out in support of Kirienko's nomination as prime minister.
LB

WOMEN TO HEAD TWO MINISTRIES. Tatyana Dmitrieva's departure
as head of the Health Ministry leaves two women out of the
26 ministers in Kirienko's cabinet: Culture Minister Natalya
Dementeva and newly appointed Labor Minister Oksana
Dmitrieva. Three other women appear likely to retain
cabinet-level posts: Natalya Fonareva, the head of the State
Anti-Monopoly Committee, Irina Khakamada, the head of the
State Committee on Development and Support for Small
Businesses, and Tatyana Regent, the head of the Federal
Migration Service. LB

YELTSIN SACKS HEAD OF CUSTOMS COMMITTEE... Presidential
spokesman Yastrzhembskii announced on 8 May that Yeltsin has
dismissed State Customs Committee head Anatolii Kruglov,
RFE/RL's Moscow bureau reported. Valerii Draganov, up to now
deputy chairman of the service, will replace Kruglov. The
government recently approved new revenue targets for the
customs service, which is now expected to collect 78 billion
rubles ($12.7 billion) this year--4.3 billion rubles more
than the level projected under the 1998 budget. The
committee collected 18.5 billion rubles in customs duties
during the first quarter of this year. According to
"Kommersant-Daily" on 8 May, the customs committee has
recommended that the government increase revenues by
reviewing the customs breaks currently granted to
Kaliningrad Oblast. The committee estimates that 55 percent
of all reductions in customs duties during the first quarter
of the year were granted on goods imported to Kaliningrad.
LB

...AND HEAD OF BROADCASTING SERVICE. Also on 8 May, Yeltsin
dismissed Valentin Lazutkin, who had headed the Federal
Television and Radio Broadcasting Service for three years.
Duma Culture Committee Deputy Chairman Mikhail Seslavinskii,
a Nizhnii Novgorod native and member of the Our Home Is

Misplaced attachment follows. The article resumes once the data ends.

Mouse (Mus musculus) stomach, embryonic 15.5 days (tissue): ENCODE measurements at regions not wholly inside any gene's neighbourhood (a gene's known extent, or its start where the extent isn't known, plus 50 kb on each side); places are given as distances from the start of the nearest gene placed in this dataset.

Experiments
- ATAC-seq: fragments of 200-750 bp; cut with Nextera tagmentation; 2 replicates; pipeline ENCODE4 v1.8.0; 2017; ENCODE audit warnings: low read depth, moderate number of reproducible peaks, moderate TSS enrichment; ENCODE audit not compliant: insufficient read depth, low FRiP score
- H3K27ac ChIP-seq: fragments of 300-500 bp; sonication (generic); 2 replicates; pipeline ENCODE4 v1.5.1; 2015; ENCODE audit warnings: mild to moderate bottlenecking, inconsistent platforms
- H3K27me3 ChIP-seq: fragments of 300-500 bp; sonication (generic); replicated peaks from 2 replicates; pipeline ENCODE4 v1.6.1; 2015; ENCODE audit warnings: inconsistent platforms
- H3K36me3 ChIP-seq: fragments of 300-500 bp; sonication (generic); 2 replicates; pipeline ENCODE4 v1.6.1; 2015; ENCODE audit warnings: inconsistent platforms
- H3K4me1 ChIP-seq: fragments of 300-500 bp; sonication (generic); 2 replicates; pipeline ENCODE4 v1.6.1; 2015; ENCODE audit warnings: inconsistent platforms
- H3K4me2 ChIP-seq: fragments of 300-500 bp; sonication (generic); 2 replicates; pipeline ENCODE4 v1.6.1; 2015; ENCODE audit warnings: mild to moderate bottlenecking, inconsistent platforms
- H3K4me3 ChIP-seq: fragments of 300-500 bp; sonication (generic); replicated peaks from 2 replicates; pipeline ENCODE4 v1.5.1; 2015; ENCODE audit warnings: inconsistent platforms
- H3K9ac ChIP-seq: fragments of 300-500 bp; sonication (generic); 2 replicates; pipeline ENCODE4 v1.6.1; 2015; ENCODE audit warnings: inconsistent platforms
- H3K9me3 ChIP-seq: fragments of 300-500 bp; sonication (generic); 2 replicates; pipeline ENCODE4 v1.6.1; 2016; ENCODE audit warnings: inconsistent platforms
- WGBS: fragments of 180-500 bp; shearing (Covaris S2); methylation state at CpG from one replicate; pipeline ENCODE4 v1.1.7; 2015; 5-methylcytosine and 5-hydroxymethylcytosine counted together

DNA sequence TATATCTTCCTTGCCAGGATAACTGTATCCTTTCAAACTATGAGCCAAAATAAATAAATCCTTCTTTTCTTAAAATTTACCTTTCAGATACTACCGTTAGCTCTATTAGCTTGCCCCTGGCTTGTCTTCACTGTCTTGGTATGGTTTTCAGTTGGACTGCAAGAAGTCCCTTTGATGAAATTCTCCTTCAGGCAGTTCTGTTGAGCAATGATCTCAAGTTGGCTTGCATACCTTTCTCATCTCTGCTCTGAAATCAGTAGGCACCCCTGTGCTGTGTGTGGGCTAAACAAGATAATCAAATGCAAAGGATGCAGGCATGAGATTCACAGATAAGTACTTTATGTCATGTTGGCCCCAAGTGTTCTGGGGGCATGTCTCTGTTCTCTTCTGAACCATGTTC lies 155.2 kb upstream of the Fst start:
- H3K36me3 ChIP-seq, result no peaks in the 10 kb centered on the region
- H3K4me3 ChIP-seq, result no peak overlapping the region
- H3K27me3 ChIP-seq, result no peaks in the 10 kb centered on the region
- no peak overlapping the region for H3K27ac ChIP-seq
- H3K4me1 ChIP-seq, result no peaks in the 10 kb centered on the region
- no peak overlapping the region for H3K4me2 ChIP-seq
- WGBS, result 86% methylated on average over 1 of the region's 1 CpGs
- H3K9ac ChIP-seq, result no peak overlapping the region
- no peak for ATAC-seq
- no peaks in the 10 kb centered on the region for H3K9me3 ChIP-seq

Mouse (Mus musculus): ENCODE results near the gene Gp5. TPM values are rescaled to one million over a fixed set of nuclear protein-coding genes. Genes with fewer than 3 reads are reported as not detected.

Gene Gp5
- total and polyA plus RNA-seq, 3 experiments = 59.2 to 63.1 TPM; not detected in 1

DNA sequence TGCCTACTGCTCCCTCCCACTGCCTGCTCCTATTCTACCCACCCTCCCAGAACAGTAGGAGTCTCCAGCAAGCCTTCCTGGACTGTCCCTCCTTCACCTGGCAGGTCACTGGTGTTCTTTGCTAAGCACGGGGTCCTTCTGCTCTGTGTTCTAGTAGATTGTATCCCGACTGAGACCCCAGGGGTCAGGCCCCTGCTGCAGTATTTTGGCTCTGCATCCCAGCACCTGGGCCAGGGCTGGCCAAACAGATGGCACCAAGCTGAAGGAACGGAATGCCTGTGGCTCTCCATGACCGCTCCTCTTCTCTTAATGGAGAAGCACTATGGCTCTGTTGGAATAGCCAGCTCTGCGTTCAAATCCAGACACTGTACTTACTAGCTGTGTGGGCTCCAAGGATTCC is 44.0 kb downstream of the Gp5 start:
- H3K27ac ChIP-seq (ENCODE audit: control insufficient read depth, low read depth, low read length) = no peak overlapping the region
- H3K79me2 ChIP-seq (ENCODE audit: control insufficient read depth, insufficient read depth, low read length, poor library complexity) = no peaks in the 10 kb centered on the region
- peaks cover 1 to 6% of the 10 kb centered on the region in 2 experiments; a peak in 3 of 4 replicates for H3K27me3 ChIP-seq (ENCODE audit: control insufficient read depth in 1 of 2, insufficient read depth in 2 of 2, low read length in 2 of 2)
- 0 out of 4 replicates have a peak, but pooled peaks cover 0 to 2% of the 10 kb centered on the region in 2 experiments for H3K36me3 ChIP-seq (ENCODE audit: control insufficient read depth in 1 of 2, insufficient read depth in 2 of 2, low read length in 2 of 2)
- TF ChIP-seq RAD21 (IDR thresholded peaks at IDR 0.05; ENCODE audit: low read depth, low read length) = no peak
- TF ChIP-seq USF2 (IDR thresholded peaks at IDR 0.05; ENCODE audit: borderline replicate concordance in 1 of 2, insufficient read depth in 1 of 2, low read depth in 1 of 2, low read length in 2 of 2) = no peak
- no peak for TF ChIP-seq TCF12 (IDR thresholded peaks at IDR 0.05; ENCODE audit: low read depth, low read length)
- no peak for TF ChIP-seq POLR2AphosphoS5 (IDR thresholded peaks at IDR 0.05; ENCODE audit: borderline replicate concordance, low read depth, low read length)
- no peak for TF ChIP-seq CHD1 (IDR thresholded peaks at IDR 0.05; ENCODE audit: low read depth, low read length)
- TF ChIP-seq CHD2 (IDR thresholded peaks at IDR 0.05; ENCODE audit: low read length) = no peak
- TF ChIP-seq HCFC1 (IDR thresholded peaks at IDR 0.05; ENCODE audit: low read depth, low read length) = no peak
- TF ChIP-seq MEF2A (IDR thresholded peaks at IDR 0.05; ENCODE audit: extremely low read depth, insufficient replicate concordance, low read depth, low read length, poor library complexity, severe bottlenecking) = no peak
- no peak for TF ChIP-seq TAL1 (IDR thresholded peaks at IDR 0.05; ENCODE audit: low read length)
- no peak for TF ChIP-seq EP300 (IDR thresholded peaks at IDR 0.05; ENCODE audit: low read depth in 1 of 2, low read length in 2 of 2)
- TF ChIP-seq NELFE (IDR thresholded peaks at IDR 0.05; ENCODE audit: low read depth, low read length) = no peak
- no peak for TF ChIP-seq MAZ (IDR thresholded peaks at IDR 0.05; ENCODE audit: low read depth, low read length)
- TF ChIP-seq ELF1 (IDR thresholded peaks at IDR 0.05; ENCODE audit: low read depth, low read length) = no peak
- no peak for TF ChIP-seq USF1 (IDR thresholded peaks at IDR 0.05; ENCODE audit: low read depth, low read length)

Russia faction, will replace Lazutkin. In an interview with
RFE/RL's Moscow bureau on 8 May, NTV-holding director-
general Igor Malashenko said Lazutkin's dismissal was long
expected in media circles. He characterized Seslavinskii as
a "professional" with a good reputation, despite his lack of
experience working in the media. Malashenko added that
Seslavinskii's appointment did not bear out the "worst
fears" of journalists, namely that Lazutkin would be
replaced by someone with "political commissar" tendencies
who would blindly follow orders from above. NTV-holding
manages the influential private network NTV and other
companies involved with broadcast media financed by Vladimir
Gusinskii's Media-Most company. LB

DECREE REORGANIZES STATE-OWNED BROADCAST MEDIA. Yeltsin has
signed a decree on reorganizing state-owned electronic media
into a single holding company, RFE/RL's Moscow bureau
reported on 8 May. Details about the decree remain sketchy,
but RFE/RL described it as a "revolutionary" measure that
will transform state-owned radio and television stations in
the regions into affiliates of the All-Russian State
Television and Radio Company (VGTRK), which is more commonly
known as Russian Television (RTR). The holding company will
also include state-owned broadcasting facilities, such as
television towers, but it is not yet clear whether those
facilities will be subordinated to VGTRK. According to
RFE/RL, the new holding company will seek to counteract the
influence of privately owned media. Since last summer, some
high-ranking government officials have received unfavorable
coverage on the private network NTV and on Russian Public
Television, which is 51 percent state-owned but considered
under the influence of Boris Berezovskii. LB

NDR ADOPTS CAUTIOUS STANCE TOWARD NEW CABINET. Aleksandr
Shokhin, the leader of the Our Home Is Russia (NDR) Duma
faction, announced on 7 May that his faction no longer
considers itself responsible for the government's actions,
RFE/RL's Moscow bureau reported. During Viktor
Chernomyrdin's tenure as prime minister, the NDR was a pro-
government movement and was informally known as the "party
of power." But Shokhin told Interfax that Kirienko had not